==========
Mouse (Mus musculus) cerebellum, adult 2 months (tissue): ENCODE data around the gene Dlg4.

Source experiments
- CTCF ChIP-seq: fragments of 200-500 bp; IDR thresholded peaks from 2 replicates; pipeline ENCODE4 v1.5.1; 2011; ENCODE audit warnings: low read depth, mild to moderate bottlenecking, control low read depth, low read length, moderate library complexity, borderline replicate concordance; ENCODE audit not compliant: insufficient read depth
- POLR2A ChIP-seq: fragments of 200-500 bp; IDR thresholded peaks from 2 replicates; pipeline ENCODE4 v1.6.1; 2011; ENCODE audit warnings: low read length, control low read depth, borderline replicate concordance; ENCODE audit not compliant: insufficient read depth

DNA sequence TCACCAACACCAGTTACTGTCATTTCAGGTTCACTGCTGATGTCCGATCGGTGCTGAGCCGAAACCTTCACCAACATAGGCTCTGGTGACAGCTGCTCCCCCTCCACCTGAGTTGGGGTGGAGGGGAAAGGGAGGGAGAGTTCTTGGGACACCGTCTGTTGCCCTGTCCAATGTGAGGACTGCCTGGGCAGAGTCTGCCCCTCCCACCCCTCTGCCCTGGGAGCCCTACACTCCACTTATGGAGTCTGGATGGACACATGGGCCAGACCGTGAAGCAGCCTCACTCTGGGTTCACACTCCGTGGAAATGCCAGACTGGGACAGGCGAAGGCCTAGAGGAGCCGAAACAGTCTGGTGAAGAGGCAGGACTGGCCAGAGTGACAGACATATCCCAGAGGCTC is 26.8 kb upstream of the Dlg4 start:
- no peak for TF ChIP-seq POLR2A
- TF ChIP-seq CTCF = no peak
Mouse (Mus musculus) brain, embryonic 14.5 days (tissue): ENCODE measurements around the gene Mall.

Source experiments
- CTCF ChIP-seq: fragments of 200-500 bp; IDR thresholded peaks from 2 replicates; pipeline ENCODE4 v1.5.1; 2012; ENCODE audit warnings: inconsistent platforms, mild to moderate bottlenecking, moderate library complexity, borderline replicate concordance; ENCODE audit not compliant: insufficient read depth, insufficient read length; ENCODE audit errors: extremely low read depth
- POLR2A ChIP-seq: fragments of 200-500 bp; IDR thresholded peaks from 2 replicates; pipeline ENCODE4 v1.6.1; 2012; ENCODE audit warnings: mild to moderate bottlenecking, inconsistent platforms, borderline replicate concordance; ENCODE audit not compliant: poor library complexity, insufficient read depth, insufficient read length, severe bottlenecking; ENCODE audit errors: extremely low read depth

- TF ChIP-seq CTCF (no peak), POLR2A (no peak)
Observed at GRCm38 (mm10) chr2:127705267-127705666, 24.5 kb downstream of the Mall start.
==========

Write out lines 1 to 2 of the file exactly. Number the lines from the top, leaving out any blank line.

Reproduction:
Mouse (Mus musculus) cerebellum, adult 2 months (tissue): ENCODE data around the gene Dlg4.

Source experiments